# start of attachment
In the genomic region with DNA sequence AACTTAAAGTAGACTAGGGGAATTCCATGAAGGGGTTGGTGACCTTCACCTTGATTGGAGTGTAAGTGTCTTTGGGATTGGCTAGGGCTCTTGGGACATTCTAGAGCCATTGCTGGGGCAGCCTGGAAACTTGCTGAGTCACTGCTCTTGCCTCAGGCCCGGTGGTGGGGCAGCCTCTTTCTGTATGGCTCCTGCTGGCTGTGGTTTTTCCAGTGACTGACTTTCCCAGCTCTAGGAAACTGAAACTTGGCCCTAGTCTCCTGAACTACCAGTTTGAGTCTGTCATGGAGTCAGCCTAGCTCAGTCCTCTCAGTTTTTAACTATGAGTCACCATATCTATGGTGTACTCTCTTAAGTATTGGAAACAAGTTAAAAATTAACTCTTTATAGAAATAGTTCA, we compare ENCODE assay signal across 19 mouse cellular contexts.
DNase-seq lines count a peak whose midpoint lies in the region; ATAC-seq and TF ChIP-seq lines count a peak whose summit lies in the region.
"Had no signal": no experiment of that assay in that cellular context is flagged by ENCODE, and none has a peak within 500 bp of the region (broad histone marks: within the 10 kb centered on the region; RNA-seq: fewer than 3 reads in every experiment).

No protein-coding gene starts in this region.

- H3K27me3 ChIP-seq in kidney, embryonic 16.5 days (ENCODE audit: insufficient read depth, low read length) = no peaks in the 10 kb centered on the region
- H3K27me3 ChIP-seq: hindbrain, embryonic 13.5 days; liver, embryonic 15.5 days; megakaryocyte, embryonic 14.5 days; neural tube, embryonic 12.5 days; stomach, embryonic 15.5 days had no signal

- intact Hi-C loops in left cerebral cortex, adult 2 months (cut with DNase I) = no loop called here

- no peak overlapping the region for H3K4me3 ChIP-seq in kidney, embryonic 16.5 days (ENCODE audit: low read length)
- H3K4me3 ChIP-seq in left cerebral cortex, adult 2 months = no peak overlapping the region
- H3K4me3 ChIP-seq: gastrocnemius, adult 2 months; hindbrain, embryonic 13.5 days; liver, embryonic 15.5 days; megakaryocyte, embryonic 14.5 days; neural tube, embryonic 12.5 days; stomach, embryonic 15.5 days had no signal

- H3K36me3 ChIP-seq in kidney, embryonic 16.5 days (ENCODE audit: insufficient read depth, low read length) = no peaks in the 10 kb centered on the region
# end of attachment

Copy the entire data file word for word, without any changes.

In the genomic region with DNA sequence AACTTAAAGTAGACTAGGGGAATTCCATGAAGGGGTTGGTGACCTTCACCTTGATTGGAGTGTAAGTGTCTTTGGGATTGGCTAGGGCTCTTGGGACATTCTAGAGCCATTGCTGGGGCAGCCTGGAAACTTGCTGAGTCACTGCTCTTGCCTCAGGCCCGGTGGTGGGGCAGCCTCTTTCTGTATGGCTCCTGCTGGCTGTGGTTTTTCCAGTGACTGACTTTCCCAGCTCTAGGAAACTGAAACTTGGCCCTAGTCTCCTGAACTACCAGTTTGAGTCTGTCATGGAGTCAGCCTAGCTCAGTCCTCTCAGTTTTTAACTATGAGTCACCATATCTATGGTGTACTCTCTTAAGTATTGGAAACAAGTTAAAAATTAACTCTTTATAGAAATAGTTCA, we compare ENCODE assay signal across 19 mouse cellular contexts.
DNase-seq lines count a peak whose midpoint lies in the region; ATAC-seq and TF ChIP-seq lines count a peak whose summit lies in the region.
"Had no signal": no experiment of that assay in that cellular context is flagged by ENCODE, and none has a peak within 500 bp of the region (broad histone marks: within the 10 kb centered on the region; RNA-seq: fewer than 3 reads in every experiment).

No protein-coding gene starts in this region.

- H3K27me3 ChIP-seq in kidney, embryonic 16.5 days (ENCODE audit: insufficient read depth, low read length) = no peaks in the 10 kb centered on the region
- H3K27me3 ChIP-seq: hindbrain, embryonic 13.5 days; liver, embryonic 15.5 days; megakaryocyte, embryonic 14.5 days; neural tube, embryonic 12.5 days; stomach, embryonic 15.5 days had no signal

- intact Hi-C loops in left cerebral cortex, adult 2 months (cut with DNase I) = no loop called here

- no peak overlapping the region for H3K4me3 ChIP-seq in kidney, embryonic 16.5 days (ENCODE audit: low read length)
- H3K4me3 ChIP-seq in left cerebral cortex, adult 2 months = no peak overlapping the region
- H3K4me3 ChIP-seq: gastrocnemius, adult 2 months; hindbrain, embryonic 13.5 days; liver, embryonic 15.5 days; megakaryocyte, embryonic 14.5 days; neural tube, embryonic 12.5 days; stomach, embryonic 15.5 days had no signal

- H3K36me3 ChIP-seq in kidney, embryonic 16.5 days (ENCODE audit: insufficient read depth, low read length) = no peaks in the 10 kb centered on the region